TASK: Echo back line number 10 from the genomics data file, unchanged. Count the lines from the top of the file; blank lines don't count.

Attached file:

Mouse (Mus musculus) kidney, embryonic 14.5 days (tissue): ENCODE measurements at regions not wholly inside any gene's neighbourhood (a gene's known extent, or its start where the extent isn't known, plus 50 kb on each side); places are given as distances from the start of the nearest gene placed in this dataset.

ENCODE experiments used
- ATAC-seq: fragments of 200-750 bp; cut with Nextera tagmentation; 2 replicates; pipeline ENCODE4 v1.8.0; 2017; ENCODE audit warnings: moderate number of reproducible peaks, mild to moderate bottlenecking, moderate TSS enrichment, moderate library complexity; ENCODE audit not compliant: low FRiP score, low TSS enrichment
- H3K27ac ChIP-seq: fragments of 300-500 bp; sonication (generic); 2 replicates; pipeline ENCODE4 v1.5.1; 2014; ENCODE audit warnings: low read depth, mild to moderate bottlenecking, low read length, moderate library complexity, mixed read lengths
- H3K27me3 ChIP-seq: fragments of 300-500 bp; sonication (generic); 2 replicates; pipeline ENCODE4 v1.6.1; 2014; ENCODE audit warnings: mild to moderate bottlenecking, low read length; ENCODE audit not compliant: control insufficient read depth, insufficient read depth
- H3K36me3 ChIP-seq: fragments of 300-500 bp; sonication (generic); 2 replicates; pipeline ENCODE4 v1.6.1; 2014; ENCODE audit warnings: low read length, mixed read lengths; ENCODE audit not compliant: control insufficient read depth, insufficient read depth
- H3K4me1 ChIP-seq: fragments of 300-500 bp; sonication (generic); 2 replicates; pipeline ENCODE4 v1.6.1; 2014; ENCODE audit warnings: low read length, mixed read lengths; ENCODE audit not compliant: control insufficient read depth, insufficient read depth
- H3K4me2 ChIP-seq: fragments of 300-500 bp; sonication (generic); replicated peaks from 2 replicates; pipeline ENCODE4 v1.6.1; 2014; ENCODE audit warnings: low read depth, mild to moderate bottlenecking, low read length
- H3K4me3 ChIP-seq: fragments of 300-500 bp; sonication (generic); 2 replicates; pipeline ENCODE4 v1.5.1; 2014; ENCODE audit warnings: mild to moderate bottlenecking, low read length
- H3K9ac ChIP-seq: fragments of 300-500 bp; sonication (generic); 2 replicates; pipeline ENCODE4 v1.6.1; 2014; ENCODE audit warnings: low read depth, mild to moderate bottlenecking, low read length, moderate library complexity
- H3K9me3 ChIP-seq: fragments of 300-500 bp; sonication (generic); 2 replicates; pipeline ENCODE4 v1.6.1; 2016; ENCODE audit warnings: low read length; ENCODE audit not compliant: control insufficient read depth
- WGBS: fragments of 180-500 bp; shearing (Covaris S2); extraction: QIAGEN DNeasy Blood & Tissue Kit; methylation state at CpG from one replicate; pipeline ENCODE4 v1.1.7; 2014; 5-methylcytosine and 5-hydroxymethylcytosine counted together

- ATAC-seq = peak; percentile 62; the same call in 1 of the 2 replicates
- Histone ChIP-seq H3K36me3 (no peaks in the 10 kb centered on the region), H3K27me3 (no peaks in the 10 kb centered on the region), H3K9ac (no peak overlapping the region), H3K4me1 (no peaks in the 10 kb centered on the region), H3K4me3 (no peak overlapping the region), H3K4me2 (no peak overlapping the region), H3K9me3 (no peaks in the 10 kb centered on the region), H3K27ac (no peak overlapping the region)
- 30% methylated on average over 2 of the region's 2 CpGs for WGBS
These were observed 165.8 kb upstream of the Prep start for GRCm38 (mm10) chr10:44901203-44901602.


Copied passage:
- H3K9ac ChIP-seq: fragments of 300-500 bp; sonication (generic); 2 replicates; pipeline ENCODE4 v1.6.1; 2014; ENCODE audit warnings: low read depth, mild to moderate bottlenecking, low read length, moderate library complexity